Combining Strength Training and Cardio May Help You Live Longer

Ever wondered what concoction of exercises could unlock the doors to a longer, livelier life? Recent revelations from studies in the British Journal of Sports Medicine hint at a captivating fusion—melding strength training with cardio might just be the elixir to a more robust, healthier tomorrow.

Unveiling the Revelations

These studies unravel a compelling narrative. They suggest that intertwining muscle-strengthening endeavors with aerobic pursuits might hold the key to a longer, richer life. Surprisingly, this dynamic duo shows a notable reduction in the risk of mortality from all causes (except cancer) compared to indulging in either solo.

In essence, the symphony between these two exercise forms could script a transformation in your overall well-being, painting a vibrant panorama of health and vitality.

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The Power of Data

The first study, conducted by researchers from the National Cancer Institute, analyzed data from the Prostate, Lung, Colorectal, and Ovarian Cancer Screening Trial, spanning from 1993 to 2016.

Surveys revealed that individuals who combined cardio and muscle strengthening exercises were 41% less likely to succumb to any cause during the trial, except cancer, in comparison to those who remained sedentary. Those who engaged in aerobic activity alone reduced their risk by 32%, while weightlifting alone led to a 9% risk reduction.

The Ageless Impact

Notably, these benefits weren’t exclusive to a particular age group. The study’s average participant age was 71, demonstrating that individuals of varying ages can reap the rewards of this dynamic duo. Additionally, the benefits were observed across different races, ethnicities, and smoking statuses, although gender did play a role, with women deriving greater benefits.

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A Second Voice of Support

A second study, published in the BJSM in August, reinforced these results. Brigham Young University researchers examined data from over 416,000 American adults between 1997 and 2014, revealing that just an hour of exercise per week substantially reduced mortality risk.

This benefit increased up to about three hours of weekly exercise, with diminishing returns beyond this threshold. Regardless of age or gender, engaging in three hours of aerobic exercise and two strength training sessions per week led to a remarkable 30% reduction in all-cause mortality.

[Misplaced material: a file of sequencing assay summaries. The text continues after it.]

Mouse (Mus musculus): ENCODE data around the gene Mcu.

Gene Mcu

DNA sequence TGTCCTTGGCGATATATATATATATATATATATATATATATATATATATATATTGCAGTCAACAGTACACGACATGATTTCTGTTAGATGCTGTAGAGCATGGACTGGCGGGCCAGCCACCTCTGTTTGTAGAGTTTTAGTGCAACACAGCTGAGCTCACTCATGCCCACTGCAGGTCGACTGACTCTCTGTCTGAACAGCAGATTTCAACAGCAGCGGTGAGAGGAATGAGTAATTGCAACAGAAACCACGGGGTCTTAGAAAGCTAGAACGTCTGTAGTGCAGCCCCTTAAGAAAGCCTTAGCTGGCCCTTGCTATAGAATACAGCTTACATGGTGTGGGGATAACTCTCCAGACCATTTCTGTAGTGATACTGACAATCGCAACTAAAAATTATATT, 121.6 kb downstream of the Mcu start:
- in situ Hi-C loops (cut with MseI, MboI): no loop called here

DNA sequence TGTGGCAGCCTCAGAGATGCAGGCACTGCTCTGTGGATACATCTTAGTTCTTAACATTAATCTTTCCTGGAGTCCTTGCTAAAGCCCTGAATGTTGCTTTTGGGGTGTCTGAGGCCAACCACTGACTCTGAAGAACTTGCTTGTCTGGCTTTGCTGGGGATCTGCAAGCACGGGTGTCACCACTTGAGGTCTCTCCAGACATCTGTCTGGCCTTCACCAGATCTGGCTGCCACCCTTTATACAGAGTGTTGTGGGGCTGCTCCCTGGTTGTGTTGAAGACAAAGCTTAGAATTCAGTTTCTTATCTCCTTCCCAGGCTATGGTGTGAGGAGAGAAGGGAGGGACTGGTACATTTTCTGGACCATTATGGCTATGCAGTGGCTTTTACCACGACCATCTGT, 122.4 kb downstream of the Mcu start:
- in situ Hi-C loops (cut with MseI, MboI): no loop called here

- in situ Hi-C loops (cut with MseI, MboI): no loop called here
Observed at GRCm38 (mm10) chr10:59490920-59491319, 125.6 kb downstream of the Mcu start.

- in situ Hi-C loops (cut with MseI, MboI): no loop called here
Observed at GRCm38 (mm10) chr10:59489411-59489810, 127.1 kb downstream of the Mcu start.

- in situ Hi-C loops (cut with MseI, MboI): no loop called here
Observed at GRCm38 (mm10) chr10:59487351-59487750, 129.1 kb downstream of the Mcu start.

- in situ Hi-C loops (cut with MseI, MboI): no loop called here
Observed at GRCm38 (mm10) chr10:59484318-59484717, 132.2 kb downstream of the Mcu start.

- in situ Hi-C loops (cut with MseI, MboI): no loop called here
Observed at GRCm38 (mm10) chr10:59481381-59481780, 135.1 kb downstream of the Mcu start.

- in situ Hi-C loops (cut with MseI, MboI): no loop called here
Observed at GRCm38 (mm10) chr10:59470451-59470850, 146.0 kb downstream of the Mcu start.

Alignment With Recommendations

These studies resonate harmoniously with established federal exercise directives. The U.S. Department of Health & Human Services echoes a similar tune, advocating for a weekly dose of 150 minutes in the realm of moderate-intensity aerobic activity or 75 minutes steeped in vigorous intensity.

Additionally, they underscore the importance of infusing muscle-strengthening endeavors into the routine—twice a week, targeting key muscle groups. Whether it’s the resistance bands’ tango, the weighty conversation with dumbbells, or harnessing the body’s own weight as a workout tool, these activities foster strength and resilience.

Unraveling the Magic Behind the Numbers

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But what’s the magic behind this powerful combination of strength training and cardio? While the exact mechanisms remain a mystery, experts believe it sets a cascade of positive effects in motion. Aerobic activity promotes weight loss and positively impacts various conditions, including high blood pressure, diabetes, liver disease, joint problems, high cholesterol, sleep apnea, and acid reflux.

It enhances blood flow and oxygen levels, improving insulin resistance and reducing “bad” LDL cholesterol, ultimately mitigating the risks associated with visceral fat.

Conversely, strength training builds muscle, contributing to better glucose metabolism. This insulin resistance decrease reduces risks of heart disease, type 2 diabetes, and other health issues. Additionally, individuals with more muscle mass and less fat tend to enjoy a lower mortality risk.

Mix It Up

While these studies didn’t delve into specific exercise forms, experts emphasize that the type of activity matters less than the act of moving itself. As Dr. Osborne suggests, “The most important thing is to move as much as you can, as many days a week as you can.

Find something that fits into your lifestyle and mix it up.” Everyday activities such as carrying groceries or opting for the stairs can be counted as strength-building and aerobic exercises, respectively. The key is to make exercise enjoyable and integrate it seamlessly into your daily routine.